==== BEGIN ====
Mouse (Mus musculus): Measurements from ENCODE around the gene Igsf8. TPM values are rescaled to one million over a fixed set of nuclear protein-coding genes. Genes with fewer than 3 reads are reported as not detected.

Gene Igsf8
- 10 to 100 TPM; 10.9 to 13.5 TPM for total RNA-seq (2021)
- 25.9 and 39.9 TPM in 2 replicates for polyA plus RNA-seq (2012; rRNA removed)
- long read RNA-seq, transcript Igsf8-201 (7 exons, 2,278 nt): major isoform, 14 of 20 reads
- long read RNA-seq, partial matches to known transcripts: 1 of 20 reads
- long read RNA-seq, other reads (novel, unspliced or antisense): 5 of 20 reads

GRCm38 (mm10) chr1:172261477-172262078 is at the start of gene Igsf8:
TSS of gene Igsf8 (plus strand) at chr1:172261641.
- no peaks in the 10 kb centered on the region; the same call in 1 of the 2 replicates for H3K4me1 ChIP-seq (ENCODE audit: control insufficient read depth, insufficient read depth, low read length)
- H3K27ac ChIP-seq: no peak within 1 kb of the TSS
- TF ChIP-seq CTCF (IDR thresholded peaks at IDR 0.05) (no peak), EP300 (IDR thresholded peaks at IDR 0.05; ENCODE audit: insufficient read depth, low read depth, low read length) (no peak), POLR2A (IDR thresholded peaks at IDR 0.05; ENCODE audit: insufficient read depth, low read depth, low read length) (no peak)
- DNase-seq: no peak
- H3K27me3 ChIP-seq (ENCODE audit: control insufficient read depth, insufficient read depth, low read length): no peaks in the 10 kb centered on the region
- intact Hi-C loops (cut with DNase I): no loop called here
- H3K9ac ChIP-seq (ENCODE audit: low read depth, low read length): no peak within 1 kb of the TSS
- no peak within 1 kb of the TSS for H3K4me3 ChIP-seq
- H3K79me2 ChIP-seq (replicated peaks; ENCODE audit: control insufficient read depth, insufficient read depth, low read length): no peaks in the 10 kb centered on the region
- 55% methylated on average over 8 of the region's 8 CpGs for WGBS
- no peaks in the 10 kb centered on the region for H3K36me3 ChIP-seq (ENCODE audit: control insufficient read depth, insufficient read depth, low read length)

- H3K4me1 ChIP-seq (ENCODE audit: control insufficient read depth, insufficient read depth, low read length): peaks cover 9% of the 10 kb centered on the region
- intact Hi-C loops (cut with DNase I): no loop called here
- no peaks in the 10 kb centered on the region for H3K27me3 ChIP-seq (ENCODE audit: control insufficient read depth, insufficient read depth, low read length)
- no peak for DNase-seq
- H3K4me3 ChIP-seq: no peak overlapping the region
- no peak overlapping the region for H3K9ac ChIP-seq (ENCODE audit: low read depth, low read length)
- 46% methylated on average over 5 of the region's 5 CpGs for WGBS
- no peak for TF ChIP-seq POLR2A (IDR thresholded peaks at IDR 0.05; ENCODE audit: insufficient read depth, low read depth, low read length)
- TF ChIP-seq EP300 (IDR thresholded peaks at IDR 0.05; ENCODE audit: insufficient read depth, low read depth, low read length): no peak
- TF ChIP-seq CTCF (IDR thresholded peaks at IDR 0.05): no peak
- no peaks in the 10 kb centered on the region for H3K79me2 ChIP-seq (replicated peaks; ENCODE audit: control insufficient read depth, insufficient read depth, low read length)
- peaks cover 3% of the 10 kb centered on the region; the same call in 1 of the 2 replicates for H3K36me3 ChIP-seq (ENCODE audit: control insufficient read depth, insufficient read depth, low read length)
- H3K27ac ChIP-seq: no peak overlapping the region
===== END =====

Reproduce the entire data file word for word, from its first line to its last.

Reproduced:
Mouse (Mus musculus): Measurements from ENCODE around the gene Igsf8. TPM values are rescaled to one million over a fixed set of nuclear protein-coding genes. Genes with fewer than 3 reads are reported as not detected.

Gene Igsf8
- 10 to 100 TPM; 10.9 to 13.5 TPM for total RNA-seq (2021)
- 25.9 and 39.9 TPM in 2 replicates for polyA plus RNA-seq (2012; rRNA removed)
- long read RNA-seq, transcript Igsf8-201 (7 exons, 2,278 nt): major isoform, 14 of 20 reads
- long read RNA-seq, partial matches to known transcripts: 1 of 20 reads
- long read RNA-seq, other reads (novel, unspliced or antisense): 5 of 20 reads

GRCm38 (mm10) chr1:172261477-172262078 is at the start of gene Igsf8:
TSS of gene Igsf8 (plus strand) at chr1:172261641.
- no peaks in the 10 kb centered on the region; the same call in 1 of the 2 replicates for H3K4me1 ChIP-seq (ENCODE audit: control insufficient read depth, insufficient read depth, low read length)
- H3K27ac ChIP-seq: no peak within 1 kb of the TSS
- TF ChIP-seq CTCF (IDR thresholded peaks at IDR 0.05) (no peak), EP300 (IDR thresholded peaks at IDR 0.05; ENCODE audit: insufficient read depth, low read depth, low read length) (no peak), POLR2A (IDR thresholded peaks at IDR 0.05; ENCODE audit: insufficient read depth, low read depth, low read length) (no peak)
- DNase-seq: no peak
- H3K27me3 ChIP-seq (ENCODE audit: control insufficient read depth, insufficient read depth, low read length): no peaks in the 10 kb centered on the region
- intact Hi-C loops (cut with DNase I): no loop called here
- H3K9ac ChIP-seq (ENCODE audit: low read depth, low read length): no peak within 1 kb of the TSS
- no peak within 1 kb of the TSS for H3K4me3 ChIP-seq
- H3K79me2 ChIP-seq (replicated peaks; ENCODE audit: control insufficient read depth, insufficient read depth, low read length): no peaks in the 10 kb centered on the region
- 55% methylated on average over 8 of the region's 8 CpGs for WGBS
- no peaks in the 10 kb centered on the region for H3K36me3 ChIP-seq (ENCODE audit: control insufficient read depth, insufficient read depth, low read length)

- H3K4me1 ChIP-seq (ENCODE audit: control insufficient read depth, insufficient read depth, low read length): peaks cover 9% of the 10 kb centered on the region
- intact Hi-C loops (cut with DNase I): no loop called here
- no peaks in the 10 kb centered on the region for H3K27me3 ChIP-seq (ENCODE audit: control insufficient read depth, insufficient read depth, low read length)
- no peak for DNase-seq
- H3K4me3 ChIP-seq: no peak overlapping the region
- no peak overlapping the region for H3K9ac ChIP-seq (ENCODE audit: low read depth, low read length)
- 46% methylated on average over 5 of the region's 5 CpGs for WGBS
- no peak for TF ChIP-seq POLR2A (IDR thresholded peaks at IDR 0.05; ENCODE audit: insufficient read depth, low read depth, low read length)
- TF ChIP-seq EP300 (IDR thresholded peaks at IDR 0.05; ENCODE audit: insufficient read depth, low read depth, low read length): no peak
- TF ChIP-seq CTCF (IDR thresholded peaks at IDR 0.05): no peak
- no peaks in the 10 kb centered on the region for H3K79me2 ChIP-seq (replicated peaks; ENCODE audit: control insufficient read depth, insufficient read depth, low read length)
- peaks cover 3% of the 10 kb centered on the region; the same call in 1 of the 2 replicates for H3K36me3 ChIP-seq (ENCODE audit: control insufficient read depth, insufficient read depth, low read length)
- H3K27ac ChIP-seq: no peak overlapping the region